• "Phase 4" and Beyond – While Washington has developed legislation to address the immediate impacts of the crisis and identify ways to prop up of the economy, keep people working and spending money (as best as possible), and provide support to those who have lost their jobs, there are discussions about addition steps to provide economic stabilization and recovery. The details on this package(s) will not be known until the magnitude of the public health crisis on the economy is better understood. We would expect that additional infrastructure will be a significant part of these future stimulus packages. We are also hopeful that multiemployer pension relief will be included. Speaker Pelosi has mentioned both infrastructure and addressing the multiemployer pension crisis as priorities for House Democrats in future response legislation.
  • Construction Employers of America (CEA) Letters – Responding to public policy developments being taken to response the outbreak, the CEA sent a couple of letters highlighting the union construction industries' perspective on these actions to this situation.

First, the CEA sent a letter to Congressional leaders outlining our concerns with aspects of H.R. 6201 and additional steps we believe the federal government must take to ensure the union construction is not negatively impacted by the response to the Coronavirus outbreak and urge that any actions taken support the union construction industry and allow our member firms to continue to provide work opportunities to their employees. Specifically, the letter urged Congress to take steps to address the amount of tax credit offset on the cost of expansion of paid sick leave, address the looming multiemployer pension crisis and authorize the use of composite plans, urge steps to protect joint labor-management health and welfare plans, and increase infrastructure investment. 

The CEA also sent a letter urging that construction be considered an essential activity. To stem the spread of COVID-19, many state and local governments have issued mandatory quarantine orders. The CEA urged congressional leaders to ensure that the federal government explicitly recognize construction activities as essential to ensure public health and safety during this pandemic.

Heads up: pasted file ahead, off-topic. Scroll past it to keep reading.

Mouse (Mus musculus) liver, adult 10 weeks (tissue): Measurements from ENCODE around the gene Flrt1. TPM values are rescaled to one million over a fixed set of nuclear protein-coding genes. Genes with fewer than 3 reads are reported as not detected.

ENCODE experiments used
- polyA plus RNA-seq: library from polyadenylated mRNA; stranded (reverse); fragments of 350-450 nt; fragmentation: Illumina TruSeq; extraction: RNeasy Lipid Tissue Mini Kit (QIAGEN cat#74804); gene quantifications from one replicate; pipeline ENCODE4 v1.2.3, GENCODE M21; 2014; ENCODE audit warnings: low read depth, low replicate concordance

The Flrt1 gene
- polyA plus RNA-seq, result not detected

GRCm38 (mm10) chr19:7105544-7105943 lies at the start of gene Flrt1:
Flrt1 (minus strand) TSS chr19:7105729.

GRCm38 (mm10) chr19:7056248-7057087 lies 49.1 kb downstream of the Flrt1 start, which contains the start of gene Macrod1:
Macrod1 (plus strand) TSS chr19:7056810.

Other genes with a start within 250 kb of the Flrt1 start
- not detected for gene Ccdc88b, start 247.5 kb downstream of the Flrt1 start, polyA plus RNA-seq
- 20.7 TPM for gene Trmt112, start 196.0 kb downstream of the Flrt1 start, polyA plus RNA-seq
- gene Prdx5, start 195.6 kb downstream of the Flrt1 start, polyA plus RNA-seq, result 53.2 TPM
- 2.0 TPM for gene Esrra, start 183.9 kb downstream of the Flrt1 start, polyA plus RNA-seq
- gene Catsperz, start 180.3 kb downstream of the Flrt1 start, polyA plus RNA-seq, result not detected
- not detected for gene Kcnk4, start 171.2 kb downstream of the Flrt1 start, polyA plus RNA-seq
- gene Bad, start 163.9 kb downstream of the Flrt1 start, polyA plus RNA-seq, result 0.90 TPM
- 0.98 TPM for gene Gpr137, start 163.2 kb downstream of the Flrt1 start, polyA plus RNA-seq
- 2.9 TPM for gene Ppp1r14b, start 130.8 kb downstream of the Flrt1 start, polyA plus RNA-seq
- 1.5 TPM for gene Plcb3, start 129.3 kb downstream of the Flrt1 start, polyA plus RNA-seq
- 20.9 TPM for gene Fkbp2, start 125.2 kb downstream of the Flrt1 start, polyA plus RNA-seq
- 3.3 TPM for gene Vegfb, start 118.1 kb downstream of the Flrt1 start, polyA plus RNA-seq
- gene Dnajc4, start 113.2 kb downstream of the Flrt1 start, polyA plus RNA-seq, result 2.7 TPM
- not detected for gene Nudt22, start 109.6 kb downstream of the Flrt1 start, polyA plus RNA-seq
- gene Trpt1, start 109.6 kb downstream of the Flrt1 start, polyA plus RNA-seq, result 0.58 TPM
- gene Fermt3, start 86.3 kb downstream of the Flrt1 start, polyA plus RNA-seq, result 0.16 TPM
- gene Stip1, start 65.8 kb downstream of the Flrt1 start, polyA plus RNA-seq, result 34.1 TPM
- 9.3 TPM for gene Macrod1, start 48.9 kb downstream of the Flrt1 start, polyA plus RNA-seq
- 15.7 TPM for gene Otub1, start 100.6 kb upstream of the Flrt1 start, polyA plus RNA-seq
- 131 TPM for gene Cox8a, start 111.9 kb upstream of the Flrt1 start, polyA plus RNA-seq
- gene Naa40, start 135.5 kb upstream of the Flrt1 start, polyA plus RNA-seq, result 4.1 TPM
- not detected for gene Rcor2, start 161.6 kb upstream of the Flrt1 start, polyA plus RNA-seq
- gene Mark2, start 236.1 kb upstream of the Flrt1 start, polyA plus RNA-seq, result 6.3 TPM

• COBRA Subsidy for Joint Labor Management Health and Welfare Plan Participants – TAUC also joined a group letter organized by the National Coordinating Committee on Multiemployer Plans regarding assistance for workers eligible for continued health coverage under the Consolidated Omnibus Budget Reconciliation Act (COBRA). The letter urged Congress to include subsidies to eligible plan participates to help cover the cost of coverage of maintaining their health care coverage under joint labor management health and welfare plans through COBRA. The addition of this provision would prevent disruptions in the continuity of care for beneficiaries, as well as stabilize multiemployer plans. Unfortunately, these provisions were not included in the CARES Act. We continue to work with NCCMP to advocate for the inclusion of COBRA subsidies in future response packages.

Industry Recognized Apprenticeships Rule

Before Washington attention shifted entirely to dealing with the coronavirus, the U.S. Department of Labor issued its final rule on Industry-Recognized Apprenticeship Programs (IRAPs). The rule addressed concerns raised by TAUC in the organization's comments submitted on the proposed rule.

First, the rule clearly and definitively exempts construction from the scope of the IRAPs rule. DOL stated that it will not recognize any IRAPs that are intended to train apprentices in construction-related activities, concluding that the construction industry is already well-served by the current privately funded registered apprenticeship system administered jointly by union labor and management.

The final rule also address TAUC's concerns with the DOL's narrow definition of construction used in the proposed rule, which could have excluded "maintenance" activities and created confusion in the field. The final rule definite construction activities as "consisting of the erecting of buildings and other structures (including additions); heavy construction other than buildings; and alterations, reconstruction, installation, and maintenance and repairs."

Senate Energy Package

Earlier this month, the Senate failed to advance a bipartisan energy package that had been under consideration on the Senate floor. The American Energy Innovation Act was introduced by Senate Energy and Natural Resources Chairwoman Lisa Murkowski (R-Alaska) and ranking member Joe Manchin (D-W.Va.). The energy package included more than 50 energy-related measures passed by the Energy Committee and contained provisions on Department of Energy clean energy technologies research and development, critical minerals, and efficiency. The package was designed to boost federal support for a range of energy sources to "strengthen the domestic economy, national security, and international competitiveness while facilitating cleaner energy that protects human health and the global environment."

Consideration of the bill fell apart over a bipartisan effort to vote on an amendment related to phasing down the use of hydrofluorocarbons (HFCs) and a Federal preemption of state HFCs programs. This amendment was one of more than 185 on the energy package and drew opposition from Senator John Barroso (R-WY), the Chairman of the Environment and Public Works Committee. A bipartisan group of senators objected to Barroso's effort to preempt states from enacting more stringent HFC cuts than federal reductions. Ultimately, there was not enough support to allow the bill to advance and it was pulled from consideration.